Domingo Rosa is a junior developer who says he worked hard to get there.
“I was watching PBS and they ran a story about code schools and the work force of the future,” he said. “While watching I found myself relating more and more to the students who left there jobs to pursue a new career. A google search later I was reading up on The Iron Yard.”
In downtown Las Vegas, The Iron Yard is working directly with Zappos, the Downtown Project, VTF Capital, and The Mill Accelerator Program to bring tech education to the already-robust ecosystem they’ve built.
“We’re didn’t start a code school because it’s the business-du-jour,” said Eric Dodds, The Iron Yard co-founder and Chief Marketing Officer told us a year ago. “Our path to launching these programs started with building other components of a tech economy in our own back yard.”
The Iron Yard was founded in 2012 and is headquartered in Greenville, South Carolina. The new Las Vegas Arts District campus, which opened in August 2015, is one of over 20 in cities including London, Atlanta, Houston, Salt Lake City and Washington, D.C.
The team told us last year they were bringing 2 intensive academy courses to Las Vegas:
- Java Engineering: Students will learn to build server-side apps on one of the most common platforms in the industry. By the end of the class, students will be well-rounded junior programmers, ready for real-world challenges while keeping you curious to explore esoteric ideas that the industry is moving towards.
Before applying to The Iron Yard, Rosa was working at a sports book and says he was ready for a change.
“Everyday I would just go in, go through the motions, and head home,” he said. “My lease was ending and I talked it over with my parents. They encouraged me to come home and take a chance. It’s something I’ll always thank them for.”
For those thinking of joining The Iron Yard, Rosa suggests asking yourself if you are ready to commit.
“This school is like a full time job and will take its toll on you. As long as you are committed to working hard and ready to put in the time after class, you can do it,” he said. “The school also comes with a built-in support system in your classmates and instructors. Just remember that everyone is in the same boat and can lean on each other. My most important tip is to speak up. If you don’t understand something, odds are someone else doesn’t either. You’re not alone.”
Rosa said his favorite part of being part of The Iron Yard were the friends he made.
“I left The Iron Yard with friends for life,” he said. “The amount of time you spend together during those 12 weeks just strengthens the bonds you make. I hang out and drink with most of them on a regular basis. Just last night a few of us were BBQing and watching Game of Thrones.”
“My biggest challenge was getting over what they call Imposter Syndrome,” he continued. “Throughout the cohort and into my first job I kept having to remind myself I worked hard to get here and know more that I think. After talking with people who have worked as devs for years I realized a lot of people go through this and this wasn’t just my struggle.”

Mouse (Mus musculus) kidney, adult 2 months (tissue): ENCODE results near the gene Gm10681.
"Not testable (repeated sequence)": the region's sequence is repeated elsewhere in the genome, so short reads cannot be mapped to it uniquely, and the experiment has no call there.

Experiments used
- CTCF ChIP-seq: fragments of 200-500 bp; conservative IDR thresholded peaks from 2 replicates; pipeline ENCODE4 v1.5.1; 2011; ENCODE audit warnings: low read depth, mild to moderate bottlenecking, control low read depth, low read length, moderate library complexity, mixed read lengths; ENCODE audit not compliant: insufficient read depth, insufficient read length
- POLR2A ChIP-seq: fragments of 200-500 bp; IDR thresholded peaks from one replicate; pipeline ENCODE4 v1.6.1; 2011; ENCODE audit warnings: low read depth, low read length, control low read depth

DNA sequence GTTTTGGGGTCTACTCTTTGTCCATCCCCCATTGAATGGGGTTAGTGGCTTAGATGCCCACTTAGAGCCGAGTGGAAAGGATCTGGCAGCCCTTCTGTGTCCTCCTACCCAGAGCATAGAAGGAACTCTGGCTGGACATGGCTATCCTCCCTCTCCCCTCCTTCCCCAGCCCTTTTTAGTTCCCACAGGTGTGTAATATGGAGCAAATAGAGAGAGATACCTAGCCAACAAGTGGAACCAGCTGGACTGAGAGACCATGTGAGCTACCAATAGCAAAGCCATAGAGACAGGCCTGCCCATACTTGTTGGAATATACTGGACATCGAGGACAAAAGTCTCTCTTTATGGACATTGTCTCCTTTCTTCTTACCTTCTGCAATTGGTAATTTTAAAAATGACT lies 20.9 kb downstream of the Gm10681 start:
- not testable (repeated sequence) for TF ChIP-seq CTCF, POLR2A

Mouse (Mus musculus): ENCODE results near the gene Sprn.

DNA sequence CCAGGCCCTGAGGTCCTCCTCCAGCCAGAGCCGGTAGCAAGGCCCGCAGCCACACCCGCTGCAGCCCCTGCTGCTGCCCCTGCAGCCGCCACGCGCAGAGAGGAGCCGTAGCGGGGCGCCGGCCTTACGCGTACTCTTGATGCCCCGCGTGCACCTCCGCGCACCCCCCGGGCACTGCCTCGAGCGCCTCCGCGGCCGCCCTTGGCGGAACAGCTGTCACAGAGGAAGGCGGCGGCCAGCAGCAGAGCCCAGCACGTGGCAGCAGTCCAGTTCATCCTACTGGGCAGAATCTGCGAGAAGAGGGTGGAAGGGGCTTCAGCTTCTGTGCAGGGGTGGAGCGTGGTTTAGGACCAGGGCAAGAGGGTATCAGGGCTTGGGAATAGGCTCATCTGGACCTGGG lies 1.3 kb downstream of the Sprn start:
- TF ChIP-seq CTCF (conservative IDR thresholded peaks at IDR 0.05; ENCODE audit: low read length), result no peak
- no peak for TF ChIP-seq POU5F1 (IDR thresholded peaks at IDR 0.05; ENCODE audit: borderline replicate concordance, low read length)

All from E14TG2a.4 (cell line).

When the cohort first kicked off, Rosa says everyone was at about the same level, whether they believed it or not.
“The age range was pretty big. We had people as young as 18 and as old 60,” he recalled. “Despite the gap, we all got along and played well off each other. After high school, I went to CSN part-time and never really got the college experience. I feel The Iron Yard gave me what I had missed out on. Fridays were the best days at The Iron Yard because of Iron Pints. This is a time when they encourage the students to relax and hang out in order to decompress. Many a Friday night was spent drinking and coming up with ideas for startups and end of year projects.”
“My capstone project was a skill based sports meet up application called Skill Match,” he said. “For this project, I teamed up with two guys from my cohort. Peter Flynn was our backend dev and Nick Reynolds joined me on the front end.”
Skill Match was built to help people find players close to their skill level in a particular sport. The application also matched users up a way to make the game more competitive.
“In order to find out if there was a market for our product we took our idea to the parks and recreation department of the city of Henderson,” explained Rosa. “They liked the idea and encouraged us to come back with a finished product. Our demo day went very well. We received great feedback about our project.”
After the cohort ended, Rosa and Reynolds ended up landing tech jobs. Skill Match was put on the back burner, but the team still continue to build and refactor in their free time.
“I am currently working for a startup here in Las Vegas called IzyTrack,” said Rosa. “We make back office software for party planning consultants. Myself and a few other Iron Yard alumni Thomas Shannon and Cesar Marroquin are starting a meetup for junior developers here in Las Vegas. We are members of Vegas.js and React Vegas and sometimes those talks can get a bit heavy. That’s why we decided to bring together other junior developers in the community and give them a place to learn and meet peers.”
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Great story, what a Fantastic opportunity offered to young adults. Kudos to my nephew!
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[…] contributing tremendous value to the #VegasTech community. From launching Iron Yard Ventures to impacting the lives of graduates, The Iron Yard is working directly with Zappos, the Downtown Project, VTF Capital, and The Mill […]
[…] is bringing to the tech scene in Las Vegas is easy to see. From regular Meetups and teaching amazing students, to hosting exciting demo days and recruiting passionate teachers, The Iron Yard is shaping the […]